Dealing with Japan’s rightist shiftAs Japan shifts to the right, Korea’s future is at a crossroads. Since the launch of Prime Minister Shinzo Abe’s Liberal Democratic Party government, Japan has made repeated claims over the Dokdo islets, and its Cabinet members have visited the Yasukuni Shrine.
The administration has also made distorted claims over its military past, particularly in regard to the sexual slavery of Korean women during World War II, which has made the Korea-Japan relationship noticeably more tense.
But Japan is also now pursuing the right of collective self-defense, which will allow the country to counterattack when its allies are under attack by foreign countries. The plan invited vehement resentment from Korea.
Japan’s latest shift to nationalism appears to have come from its people’s frustrations over the “lost 20 years,” the concerns about China’s rise and the obsession to move past its lethargic economy.
By promoting “Abenomics,” the country is now trying to escape from deflation by making investments in public sectors and easing financial regulations.
Politically, the country promotes “active pacifism” to escape from its post-World War II system.
In a meeting with senior officials of the Self-Defense Forces in September, Abe stressed that the global power balance is largely changing at this moment, and declared his intention to reinforce the country’s military power to counter increasing provocations against Japan’s sovereignty because “Japan’s peace cannot be defended unless we play a proactive role.”
Japan’s choices put Korea in a dilemma. We face two problems.
The first is how far we can control Japan’s nationalistic choices. We can openly oppose and criticize Japan’s shift to the right and its militarism. We can issue particularly fierce criticisms over Japan’s attempt to rearm itself without a sincere apology and repent for its past military aggressions.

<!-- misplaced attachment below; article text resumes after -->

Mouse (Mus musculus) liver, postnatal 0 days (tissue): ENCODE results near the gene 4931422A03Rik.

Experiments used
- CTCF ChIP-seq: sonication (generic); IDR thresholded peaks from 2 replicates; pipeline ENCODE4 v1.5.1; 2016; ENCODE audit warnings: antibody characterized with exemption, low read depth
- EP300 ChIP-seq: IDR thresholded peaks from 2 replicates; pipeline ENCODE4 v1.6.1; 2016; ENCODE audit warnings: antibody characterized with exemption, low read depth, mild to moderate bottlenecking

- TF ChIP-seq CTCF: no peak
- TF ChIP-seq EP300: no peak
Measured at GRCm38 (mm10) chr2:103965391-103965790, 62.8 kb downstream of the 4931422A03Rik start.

But that will only bring about a frozen bilateral relationship because Japan most likely won’t change its choices for some time. Separate from the issues concerning Japan’s military past, we must think strategically and with cool heads about whether a worsened bilateral relationship and frozen dialogue will actually contribute to peace and stability of Northeast Asia and our national interests.
Second is how the international community is perceiving Japan’s choices. We must read the international community’s movements objectively. Recently, at foreign and defense ministerial talks, the United States made clear its intention to closely cooperate with Japan by welcoming Japan’s attempt to reinterpret its Peace Constitution to exercise the collective self-defense right. In other words, it supported Japan.
To check the rise of China, the United States is trying to reinforce its alliance with Japan under the “pivot to Asia” policy. The domestic restraints of the United States, including the budget sequestration and the subsequent possibility of another government shutdown, also put more weight on Japan’s role in global security. The British and Australian governments have also expressed their support.
So now the ball is in our court. We have to maintain and advance a strong Korea-U.S. alliance and persuade Japan to play a constructive role, while having a strategic conversation with China to end the North Korean nuclear program and build a foundation for the unification of the two Koreas. To this end, we must restore the Korea-Japan dialogue to stop the bilateral relationship from ending up at a point of no return and urge Japan to change its attitudes before reaching a state of dangerous ultra-nationalism.
We should make it clear that Japan’s pursuit of its collective self-defense right must contribute to maintaining peace. We must also make it clear that it must never go against Korea’s national interests or trigger an arms race in Northeast Asia.
We have to persuade the Abe government to uphold the spirits of the Murayama Statement and the Kono Statement to face its military past, and pledge its intention to make necessary compensation. This is a crucial step to build a Northeast Asian regional community that respects democracy and human rights. Now is the time for Korea to use its political and diplomatic abilities for peace and prosperity in the region.
Translation by the Korea JoongAng Daily staff.
*The author is a chair professor for the Graduate School of International and Area Studies at Hankuk University of Foreign Studies.
by Park Jin